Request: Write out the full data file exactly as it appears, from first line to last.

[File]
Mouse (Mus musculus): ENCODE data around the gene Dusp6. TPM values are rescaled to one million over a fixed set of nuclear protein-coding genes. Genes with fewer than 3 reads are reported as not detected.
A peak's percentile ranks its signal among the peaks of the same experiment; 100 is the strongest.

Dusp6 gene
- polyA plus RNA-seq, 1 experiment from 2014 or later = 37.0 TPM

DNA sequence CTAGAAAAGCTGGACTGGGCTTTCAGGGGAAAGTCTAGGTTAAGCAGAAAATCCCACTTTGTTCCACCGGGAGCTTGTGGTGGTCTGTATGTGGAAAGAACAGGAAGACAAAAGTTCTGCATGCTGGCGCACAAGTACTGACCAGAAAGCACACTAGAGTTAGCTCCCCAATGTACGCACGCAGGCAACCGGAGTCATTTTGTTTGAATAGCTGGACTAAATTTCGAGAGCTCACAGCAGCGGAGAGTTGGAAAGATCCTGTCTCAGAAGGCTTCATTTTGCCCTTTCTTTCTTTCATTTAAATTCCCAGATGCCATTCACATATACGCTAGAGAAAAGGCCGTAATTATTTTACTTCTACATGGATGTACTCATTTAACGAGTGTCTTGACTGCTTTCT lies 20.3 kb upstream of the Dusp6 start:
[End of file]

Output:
Mouse (Mus musculus): ENCODE data around the gene Dusp6. TPM values are rescaled to one million over a fixed set of nuclear protein-coding genes. Genes with fewer than 3 reads are reported as not detected.
A peak's percentile ranks its signal among the peaks of the same experiment; 100 is the strongest.

Dusp6 gene
- polyA plus RNA-seq, 1 experiment from 2014 or later = 37.0 TPM

DNA sequence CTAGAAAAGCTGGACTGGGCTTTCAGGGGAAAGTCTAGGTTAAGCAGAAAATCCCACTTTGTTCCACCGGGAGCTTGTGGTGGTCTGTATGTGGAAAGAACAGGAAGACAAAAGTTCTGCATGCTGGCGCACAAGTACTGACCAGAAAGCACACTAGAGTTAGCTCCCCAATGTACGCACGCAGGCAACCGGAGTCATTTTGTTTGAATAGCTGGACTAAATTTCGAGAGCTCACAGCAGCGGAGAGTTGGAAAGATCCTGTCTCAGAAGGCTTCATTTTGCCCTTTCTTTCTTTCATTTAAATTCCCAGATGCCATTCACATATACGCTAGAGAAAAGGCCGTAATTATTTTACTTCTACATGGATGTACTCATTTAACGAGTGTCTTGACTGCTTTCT lies 20.3 kb upstream of the Dusp6 start: